I have, OTOH, never once been on a project where going faster was beneficial in and of itself.
steven hoober

To use your NICU analogy it is almost a certainty that a lot of “creating” is happening relative to the creation of the building in parallel with the user-centered architectural research. Timelines on physical construction skew the perception of this, but it is very unlikely that everyone is just waiting around to get some feedback from employees before any work is done on the plan of the building.

Beyond that, physical construction is a horrid analogy for software and anything related to human health/safety makes it a whole other ball of wax. One of the major advantages of software vs. physical construction is that prototypes are relatively easy. “Getting to code” faster is more analogous to building a sample NICU in the parking lot and letting people test it out in the parking lot during their breaks. A hospital would have to do this entirely different for safety (no real patients). This would be insanely expensive for a building, but would be a good idea. This is something software developers can do really really easy and it is immensely valuable.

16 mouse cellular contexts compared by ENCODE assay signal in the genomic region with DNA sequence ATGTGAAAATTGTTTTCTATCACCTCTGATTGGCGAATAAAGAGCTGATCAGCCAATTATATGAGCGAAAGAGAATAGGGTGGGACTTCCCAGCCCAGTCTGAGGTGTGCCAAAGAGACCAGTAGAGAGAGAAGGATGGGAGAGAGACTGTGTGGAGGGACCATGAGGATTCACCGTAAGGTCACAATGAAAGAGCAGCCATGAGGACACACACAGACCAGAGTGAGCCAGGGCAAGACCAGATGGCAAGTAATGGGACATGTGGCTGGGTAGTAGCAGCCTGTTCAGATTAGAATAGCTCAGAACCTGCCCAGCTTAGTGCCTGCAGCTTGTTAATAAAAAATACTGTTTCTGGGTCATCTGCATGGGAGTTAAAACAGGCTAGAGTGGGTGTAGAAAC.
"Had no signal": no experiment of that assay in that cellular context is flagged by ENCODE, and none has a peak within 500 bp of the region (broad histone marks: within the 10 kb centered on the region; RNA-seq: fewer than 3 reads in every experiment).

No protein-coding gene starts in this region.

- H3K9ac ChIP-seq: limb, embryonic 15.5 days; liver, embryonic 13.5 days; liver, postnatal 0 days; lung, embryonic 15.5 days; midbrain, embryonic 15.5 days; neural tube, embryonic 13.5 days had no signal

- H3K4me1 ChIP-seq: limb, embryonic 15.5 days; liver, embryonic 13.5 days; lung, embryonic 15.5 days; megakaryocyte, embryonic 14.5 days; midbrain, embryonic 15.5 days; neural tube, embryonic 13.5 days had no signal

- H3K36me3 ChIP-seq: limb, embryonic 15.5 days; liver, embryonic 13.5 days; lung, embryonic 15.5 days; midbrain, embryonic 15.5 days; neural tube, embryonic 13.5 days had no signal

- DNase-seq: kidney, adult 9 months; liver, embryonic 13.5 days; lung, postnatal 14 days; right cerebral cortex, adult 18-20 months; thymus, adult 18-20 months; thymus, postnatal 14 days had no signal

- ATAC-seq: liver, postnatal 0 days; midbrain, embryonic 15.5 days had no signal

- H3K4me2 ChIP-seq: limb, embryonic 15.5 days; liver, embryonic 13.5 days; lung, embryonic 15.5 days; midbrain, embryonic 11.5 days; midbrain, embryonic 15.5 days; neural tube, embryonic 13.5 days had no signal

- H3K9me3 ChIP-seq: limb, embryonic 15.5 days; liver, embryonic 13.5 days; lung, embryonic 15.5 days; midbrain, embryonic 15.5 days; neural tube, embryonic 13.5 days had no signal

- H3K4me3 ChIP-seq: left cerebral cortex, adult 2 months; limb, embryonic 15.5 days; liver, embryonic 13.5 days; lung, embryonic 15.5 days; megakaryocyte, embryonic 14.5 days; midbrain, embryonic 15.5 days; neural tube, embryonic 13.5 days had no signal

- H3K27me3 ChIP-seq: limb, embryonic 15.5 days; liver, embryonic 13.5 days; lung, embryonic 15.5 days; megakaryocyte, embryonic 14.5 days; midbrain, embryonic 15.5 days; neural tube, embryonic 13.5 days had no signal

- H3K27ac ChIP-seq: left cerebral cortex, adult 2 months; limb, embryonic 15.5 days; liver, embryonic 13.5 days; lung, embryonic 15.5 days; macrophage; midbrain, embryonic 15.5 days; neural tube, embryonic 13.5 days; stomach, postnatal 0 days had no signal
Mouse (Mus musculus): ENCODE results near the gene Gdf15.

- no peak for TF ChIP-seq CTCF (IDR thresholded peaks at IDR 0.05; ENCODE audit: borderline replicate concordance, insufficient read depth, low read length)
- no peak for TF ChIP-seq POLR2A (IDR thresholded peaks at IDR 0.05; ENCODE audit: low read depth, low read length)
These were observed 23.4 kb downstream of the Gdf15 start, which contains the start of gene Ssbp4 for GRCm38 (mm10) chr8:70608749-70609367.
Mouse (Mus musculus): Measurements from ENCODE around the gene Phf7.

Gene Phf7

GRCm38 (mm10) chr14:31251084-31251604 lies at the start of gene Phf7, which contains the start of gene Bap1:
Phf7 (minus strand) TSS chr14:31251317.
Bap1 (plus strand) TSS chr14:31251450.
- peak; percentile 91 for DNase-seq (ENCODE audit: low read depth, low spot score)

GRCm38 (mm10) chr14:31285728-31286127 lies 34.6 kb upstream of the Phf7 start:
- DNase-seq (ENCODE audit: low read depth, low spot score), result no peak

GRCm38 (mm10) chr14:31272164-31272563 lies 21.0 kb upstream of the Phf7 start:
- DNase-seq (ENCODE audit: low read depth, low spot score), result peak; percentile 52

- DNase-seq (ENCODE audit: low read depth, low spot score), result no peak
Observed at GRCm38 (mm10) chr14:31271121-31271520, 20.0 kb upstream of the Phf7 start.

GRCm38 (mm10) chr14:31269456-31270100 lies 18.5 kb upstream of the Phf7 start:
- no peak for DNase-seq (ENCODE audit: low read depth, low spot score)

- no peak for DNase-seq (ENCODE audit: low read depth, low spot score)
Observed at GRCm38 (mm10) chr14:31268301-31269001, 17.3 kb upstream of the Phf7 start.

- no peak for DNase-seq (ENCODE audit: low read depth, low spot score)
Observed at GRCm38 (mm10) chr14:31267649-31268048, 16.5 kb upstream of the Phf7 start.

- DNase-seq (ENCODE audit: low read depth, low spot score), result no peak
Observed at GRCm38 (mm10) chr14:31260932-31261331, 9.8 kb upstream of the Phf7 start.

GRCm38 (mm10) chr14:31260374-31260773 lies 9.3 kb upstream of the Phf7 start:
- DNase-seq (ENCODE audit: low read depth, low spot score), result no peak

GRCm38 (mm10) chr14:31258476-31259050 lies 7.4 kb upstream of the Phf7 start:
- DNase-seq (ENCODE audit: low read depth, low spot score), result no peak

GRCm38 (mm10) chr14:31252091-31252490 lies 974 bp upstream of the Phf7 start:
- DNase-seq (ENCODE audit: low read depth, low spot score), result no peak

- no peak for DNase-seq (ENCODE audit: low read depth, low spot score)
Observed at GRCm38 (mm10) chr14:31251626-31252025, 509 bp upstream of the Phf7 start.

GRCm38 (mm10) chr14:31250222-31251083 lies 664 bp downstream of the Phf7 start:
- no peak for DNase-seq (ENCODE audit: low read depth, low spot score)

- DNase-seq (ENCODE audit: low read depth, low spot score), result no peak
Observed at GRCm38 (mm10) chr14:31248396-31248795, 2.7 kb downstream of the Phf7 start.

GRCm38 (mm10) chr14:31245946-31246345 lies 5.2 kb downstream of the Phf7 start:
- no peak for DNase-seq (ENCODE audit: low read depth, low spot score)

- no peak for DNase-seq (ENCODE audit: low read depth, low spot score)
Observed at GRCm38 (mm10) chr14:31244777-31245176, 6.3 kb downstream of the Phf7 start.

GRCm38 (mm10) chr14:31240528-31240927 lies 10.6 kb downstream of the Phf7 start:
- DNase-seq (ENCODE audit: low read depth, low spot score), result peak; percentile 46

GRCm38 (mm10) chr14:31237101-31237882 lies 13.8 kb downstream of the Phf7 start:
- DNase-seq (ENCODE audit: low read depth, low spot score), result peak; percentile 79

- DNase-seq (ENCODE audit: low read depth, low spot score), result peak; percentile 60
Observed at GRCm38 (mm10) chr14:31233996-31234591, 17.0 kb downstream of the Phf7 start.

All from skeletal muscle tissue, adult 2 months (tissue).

Separate the organizational tendency to turn a prototype into version 1, and focus on the value of the prototype. It doesn’t replace research, but are you honestly saying that the ease of building prototypes doesn’t make you question just how much research should be done, in most cases, before anything is built at all?

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